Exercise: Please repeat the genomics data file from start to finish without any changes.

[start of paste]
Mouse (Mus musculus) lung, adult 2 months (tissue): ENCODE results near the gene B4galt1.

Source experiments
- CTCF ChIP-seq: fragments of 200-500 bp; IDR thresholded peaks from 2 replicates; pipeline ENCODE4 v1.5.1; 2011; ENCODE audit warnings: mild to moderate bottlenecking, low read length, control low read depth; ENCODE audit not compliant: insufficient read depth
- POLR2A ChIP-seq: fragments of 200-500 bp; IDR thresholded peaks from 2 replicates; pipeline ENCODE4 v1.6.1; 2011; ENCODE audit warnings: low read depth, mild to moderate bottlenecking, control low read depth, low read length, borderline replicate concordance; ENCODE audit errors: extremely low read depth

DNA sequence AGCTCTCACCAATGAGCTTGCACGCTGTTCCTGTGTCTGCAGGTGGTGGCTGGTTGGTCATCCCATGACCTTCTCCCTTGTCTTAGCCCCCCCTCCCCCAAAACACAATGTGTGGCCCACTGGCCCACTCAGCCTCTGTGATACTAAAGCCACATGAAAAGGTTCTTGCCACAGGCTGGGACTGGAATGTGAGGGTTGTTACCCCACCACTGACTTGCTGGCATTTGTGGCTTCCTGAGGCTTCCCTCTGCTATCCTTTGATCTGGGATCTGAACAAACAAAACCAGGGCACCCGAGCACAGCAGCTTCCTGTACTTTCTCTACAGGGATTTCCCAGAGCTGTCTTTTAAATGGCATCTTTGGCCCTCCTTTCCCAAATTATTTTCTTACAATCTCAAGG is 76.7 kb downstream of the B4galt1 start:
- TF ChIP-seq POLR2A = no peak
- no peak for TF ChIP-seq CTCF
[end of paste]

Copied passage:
Mouse (Mus musculus) lung, adult 2 months (tissue): ENCODE results near the gene B4galt1.

Source experiments
- CTCF ChIP-seq: fragments of 200-500 bp; IDR thresholded peaks from 2 replicates; pipeline ENCODE4 v1.5.1; 2011; ENCODE audit warnings: mild to moderate bottlenecking, low read length, control low read depth; ENCODE audit not compliant: insufficient read depth
- POLR2A ChIP-seq: fragments of 200-500 bp; IDR thresholded peaks from 2 replicates; pipeline ENCODE4 v1.6.1; 2011; ENCODE audit warnings: low read depth, mild to moderate bottlenecking, control low read depth, low read length, borderline replicate concordance; ENCODE audit errors: extremely low read depth

DNA sequence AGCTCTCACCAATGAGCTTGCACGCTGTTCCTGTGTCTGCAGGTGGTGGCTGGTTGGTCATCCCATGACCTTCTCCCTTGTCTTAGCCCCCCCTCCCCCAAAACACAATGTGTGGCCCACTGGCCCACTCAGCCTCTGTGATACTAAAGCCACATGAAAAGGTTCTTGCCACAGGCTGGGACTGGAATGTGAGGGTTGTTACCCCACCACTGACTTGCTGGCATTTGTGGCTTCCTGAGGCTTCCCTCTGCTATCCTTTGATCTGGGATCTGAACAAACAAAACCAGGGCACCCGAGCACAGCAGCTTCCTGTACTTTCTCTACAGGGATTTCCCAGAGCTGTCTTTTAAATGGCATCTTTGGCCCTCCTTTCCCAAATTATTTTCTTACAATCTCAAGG is 76.7 kb downstream of the B4galt1 start:
- TF ChIP-seq POLR2A = no peak
- no peak for TF ChIP-seq CTCF